- A mystery space plane just broke an orbital record – and we STILL don’t know why it’s there
- Why Do We Cry?
- Watch and weep as a little girl tells a robot she loves it
- China keeps finding millions of people who never officially existed
- 13 Things I Found on the Internet Today
- 10k steps? Keep walking
- How to Avoid Opioid Addiction When You’re Prescribed Pain Medication
Category Archives: Updates
Conspiracy theories abound.
The absinthe drinker via Pablo Picasso
aldomurillo Getty Images
People cry to express a range and degree of emotions—from happiness after acing a tough exam to grief after the death of a friend. Some wear their hearts on their sleeves and shed tears at the slightest provocation; others clam up and remain dry-eyed in emotional situations. Crying can even evoke seemingly contradictory behaviors—think “tears of joy.” What provokes this complex behavior in the first place?
Commentary: You will either weep for joy or weep for humanity’s future. But you will weep.
1. A 1920s Abandoned Star-gazerA university observatory built in 1920 on Hanover Drive in East Cleveland. Its last owner was sent to jail for fraud before he could turn it into a luxury home.More info & photos found here. 2. A Fake Town That Became RealAgloe w
Feeling smug when you clock 10,000 steps each day? Not so fast: While that target has widely been hailed as a goal to beat cardiovascular disease, a new study suggests upping it to 15,000 steps. UK researchers who studied 111 postal workers in Glasgow found profound differences in the health markers for those who were on their feet the longest each day, the New York Times reports.
Opioid addiction and dependency is a real-world problem.
From the first to the fifth centuries AD, Britain – though not officially Scotland, which lay beyond the frontier at Hadrian’s Wall – was part of the Roman Empire. It was situated at the empire’s westernmost periphery, which was probably a contributing factor in a number of attempted power grabs.
The effort to reduce American slavery to a benign, romantic institution is a deeply rooted tradition.
The government saw Red when looking at William Gropper’s painting of the United States.
Suggested Readings: Conversations with Slavers, Reviving a Lost Language, and Springtime in the Wild
A new study suggests that yielding to nature may be the right choice more often than we’re willing to admit.
New research shows the mortality of middle-aged whites continues to rise
A glory moment for the Third Reich came when the Germans captured Stalin’s son Yakov. Yakov was captured near Smolensk in July 1941. | Operation Barbarossa: Unseen Second World War photographs by Field Marshal Wolfram von Richthofen
Source: A glory moment for the Third Reich came when the Germans captured Stalin’s son Yakov. Yakov was captured near Smolensk in July 1941. | Operation Barbarossa: Unseen Second World War photographs by Field Marshal Wolfram von Richthofen – News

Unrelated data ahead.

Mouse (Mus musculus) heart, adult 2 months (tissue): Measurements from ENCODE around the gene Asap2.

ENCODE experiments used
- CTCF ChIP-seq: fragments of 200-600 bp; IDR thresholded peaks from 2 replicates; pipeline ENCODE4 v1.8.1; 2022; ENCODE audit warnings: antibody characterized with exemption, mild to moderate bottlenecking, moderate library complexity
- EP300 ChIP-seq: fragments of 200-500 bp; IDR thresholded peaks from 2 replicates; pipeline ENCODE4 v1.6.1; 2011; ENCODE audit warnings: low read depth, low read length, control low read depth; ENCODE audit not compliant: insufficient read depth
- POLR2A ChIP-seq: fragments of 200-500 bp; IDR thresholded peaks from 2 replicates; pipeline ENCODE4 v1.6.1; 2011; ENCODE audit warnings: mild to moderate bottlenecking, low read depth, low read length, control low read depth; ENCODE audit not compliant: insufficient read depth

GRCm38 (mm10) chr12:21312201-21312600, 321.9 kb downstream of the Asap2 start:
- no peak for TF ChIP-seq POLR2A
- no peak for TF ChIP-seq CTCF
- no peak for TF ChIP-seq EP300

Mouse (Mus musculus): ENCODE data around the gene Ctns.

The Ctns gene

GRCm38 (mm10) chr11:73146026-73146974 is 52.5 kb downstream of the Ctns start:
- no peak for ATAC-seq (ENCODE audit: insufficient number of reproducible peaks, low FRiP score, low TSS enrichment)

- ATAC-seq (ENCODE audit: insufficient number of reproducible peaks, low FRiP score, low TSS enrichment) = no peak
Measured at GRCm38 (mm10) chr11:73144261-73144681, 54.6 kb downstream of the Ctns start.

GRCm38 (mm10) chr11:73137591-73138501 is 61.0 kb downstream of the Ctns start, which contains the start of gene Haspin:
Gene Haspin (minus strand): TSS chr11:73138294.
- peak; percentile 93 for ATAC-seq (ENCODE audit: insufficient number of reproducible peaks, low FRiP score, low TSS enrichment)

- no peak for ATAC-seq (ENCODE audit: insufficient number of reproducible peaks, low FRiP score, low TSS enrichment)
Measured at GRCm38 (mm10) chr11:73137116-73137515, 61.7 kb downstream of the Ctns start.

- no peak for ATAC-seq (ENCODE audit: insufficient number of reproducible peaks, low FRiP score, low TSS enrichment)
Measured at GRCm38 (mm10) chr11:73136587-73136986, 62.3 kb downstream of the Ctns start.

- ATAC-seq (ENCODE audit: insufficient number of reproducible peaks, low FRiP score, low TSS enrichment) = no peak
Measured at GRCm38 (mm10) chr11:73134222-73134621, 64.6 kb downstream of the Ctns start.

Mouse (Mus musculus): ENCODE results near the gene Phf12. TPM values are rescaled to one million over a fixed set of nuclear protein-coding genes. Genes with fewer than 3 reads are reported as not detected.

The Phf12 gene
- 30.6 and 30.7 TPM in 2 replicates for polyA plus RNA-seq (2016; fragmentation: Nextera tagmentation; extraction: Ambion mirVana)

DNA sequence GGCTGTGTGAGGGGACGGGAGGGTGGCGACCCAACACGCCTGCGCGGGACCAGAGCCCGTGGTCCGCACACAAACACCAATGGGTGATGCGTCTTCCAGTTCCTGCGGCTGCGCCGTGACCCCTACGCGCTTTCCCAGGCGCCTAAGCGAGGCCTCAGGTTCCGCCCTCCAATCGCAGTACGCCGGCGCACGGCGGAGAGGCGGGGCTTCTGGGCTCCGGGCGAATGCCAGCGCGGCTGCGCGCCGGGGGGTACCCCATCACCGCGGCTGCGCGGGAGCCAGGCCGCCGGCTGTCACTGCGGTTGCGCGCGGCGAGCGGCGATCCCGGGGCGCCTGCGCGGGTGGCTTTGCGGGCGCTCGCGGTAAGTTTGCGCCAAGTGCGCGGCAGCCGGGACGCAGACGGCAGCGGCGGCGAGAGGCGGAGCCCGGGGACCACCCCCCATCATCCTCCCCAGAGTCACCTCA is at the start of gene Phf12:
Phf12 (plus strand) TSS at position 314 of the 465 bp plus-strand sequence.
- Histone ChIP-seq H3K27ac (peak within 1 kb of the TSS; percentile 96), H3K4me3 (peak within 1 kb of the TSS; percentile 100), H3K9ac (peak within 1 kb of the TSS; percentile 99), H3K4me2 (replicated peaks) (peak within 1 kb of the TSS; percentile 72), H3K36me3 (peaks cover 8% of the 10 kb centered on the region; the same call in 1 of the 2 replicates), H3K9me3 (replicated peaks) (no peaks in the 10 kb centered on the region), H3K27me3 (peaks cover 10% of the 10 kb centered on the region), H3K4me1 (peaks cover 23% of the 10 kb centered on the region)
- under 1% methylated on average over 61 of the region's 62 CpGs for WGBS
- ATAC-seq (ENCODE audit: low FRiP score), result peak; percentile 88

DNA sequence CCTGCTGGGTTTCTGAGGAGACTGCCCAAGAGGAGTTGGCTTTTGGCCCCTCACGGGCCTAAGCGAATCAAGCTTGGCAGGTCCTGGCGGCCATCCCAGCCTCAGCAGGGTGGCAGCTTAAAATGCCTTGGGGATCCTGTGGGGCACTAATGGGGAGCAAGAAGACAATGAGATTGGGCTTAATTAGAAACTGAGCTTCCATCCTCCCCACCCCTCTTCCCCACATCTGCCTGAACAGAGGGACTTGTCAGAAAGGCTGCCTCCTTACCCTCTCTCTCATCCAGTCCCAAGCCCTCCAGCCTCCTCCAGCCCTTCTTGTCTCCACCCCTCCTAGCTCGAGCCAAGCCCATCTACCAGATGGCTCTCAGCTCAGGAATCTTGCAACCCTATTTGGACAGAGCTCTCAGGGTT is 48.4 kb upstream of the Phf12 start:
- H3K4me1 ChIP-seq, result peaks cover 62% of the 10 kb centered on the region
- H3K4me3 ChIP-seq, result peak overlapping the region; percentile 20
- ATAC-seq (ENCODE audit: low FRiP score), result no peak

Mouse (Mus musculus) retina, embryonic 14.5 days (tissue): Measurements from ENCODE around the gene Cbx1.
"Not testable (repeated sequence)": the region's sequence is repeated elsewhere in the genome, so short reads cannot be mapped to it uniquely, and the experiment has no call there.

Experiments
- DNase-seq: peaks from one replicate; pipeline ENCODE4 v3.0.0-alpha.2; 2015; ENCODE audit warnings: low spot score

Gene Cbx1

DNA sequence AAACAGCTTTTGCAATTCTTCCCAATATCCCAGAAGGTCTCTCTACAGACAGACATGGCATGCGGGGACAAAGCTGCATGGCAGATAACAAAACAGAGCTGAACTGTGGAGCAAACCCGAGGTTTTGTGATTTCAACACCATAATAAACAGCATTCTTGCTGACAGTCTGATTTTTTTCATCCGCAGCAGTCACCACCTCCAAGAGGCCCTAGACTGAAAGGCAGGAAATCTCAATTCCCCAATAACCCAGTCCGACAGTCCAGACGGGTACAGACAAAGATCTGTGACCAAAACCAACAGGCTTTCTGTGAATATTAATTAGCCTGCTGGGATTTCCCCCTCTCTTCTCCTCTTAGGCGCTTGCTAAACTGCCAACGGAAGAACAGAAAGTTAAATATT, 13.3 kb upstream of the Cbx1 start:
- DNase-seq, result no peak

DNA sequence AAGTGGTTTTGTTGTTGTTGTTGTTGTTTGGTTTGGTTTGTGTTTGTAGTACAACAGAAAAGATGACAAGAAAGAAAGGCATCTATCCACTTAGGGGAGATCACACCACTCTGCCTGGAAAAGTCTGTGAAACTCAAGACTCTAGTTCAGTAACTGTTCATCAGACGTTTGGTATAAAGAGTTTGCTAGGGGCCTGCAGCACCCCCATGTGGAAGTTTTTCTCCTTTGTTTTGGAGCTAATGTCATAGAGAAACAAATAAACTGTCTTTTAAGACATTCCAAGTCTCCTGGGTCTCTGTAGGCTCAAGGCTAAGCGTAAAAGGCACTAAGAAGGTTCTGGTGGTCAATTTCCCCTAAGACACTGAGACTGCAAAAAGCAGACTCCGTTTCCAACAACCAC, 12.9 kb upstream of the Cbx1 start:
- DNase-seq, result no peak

“Like finding a needle in a haystack.”
Selling fish on Saturday afternoon, Lexington, Holmes County, Mississippi Delta, MississippiPhotographerMarion Post WolcottCreatedNovember 1939
We’ve only just scratched the surface.
You walk into a room, and the door suddenly slams behind you. You hear gas hissing. A sinister eye stares hungrily at you from a hole behind you while you
English researchers have discovered a way to keep growing stem cells indefinitely, allowing them to mass-produce blood.
Enjoy better health and experience the benefits of walking for fun and fitness. Here are four reasons you should consider walking, and seven helpful tips. Walking for Exercise Walking is easier on your body than exercise that is more vigorous, such as running and competitive sports, but that doesn’t mean it isn’t good exercise. Walking can be […]
In just 30 hours, a superfit reality TV producer went from the top of his game to the precipice of death. What happened next would teach him everything about grace, resolve, and the power of love.
THE WINNER-TAKE-ALL SOCIETY How More and More Americans Compete for Ever Fewer and Bigger Prizes, Encouraging Economic Waste, Income Inequality, and an Impoverished Cultural Life. By Robert H. Frank and Philip J. Cook. 272 pp. New York: Martin Kessler Books/ The Free Press. $25.
WHAT do Boris Becker, Alan Dershowitz, Diane Sawyer, Michael Jordan, Elle Macpherson and John Grisham have in common? According to Robert H. Frank and Philip J. Cook, they are all beneficiaries of “winner-take-all markets,” in which the top performers tend to monopolize pay and prestige, leaving little in the way of either gain or glory for the vast numbers of also-rans — the equivalent of a third world in the professions, with a few wealthy oligarchs and a miserable majority.
I’m gearing up for my freshman year of college, and I’m trying to decide which language to study. I’d like to pick the language that will be most useful and practical in the years ahead. If you had to pick just one, which would you recommend?
As someone who took six years of Latin, I am not sure I am the best source for information on what language will be useful and practical, but I’ll give it a try.
Deadly heat stress could threaten hundreds of millions even if climate targets reached March 27, 2017 3.00pm EDT
georgia-okeeffee: Little House with Flagpole via Georgia O’Keeffe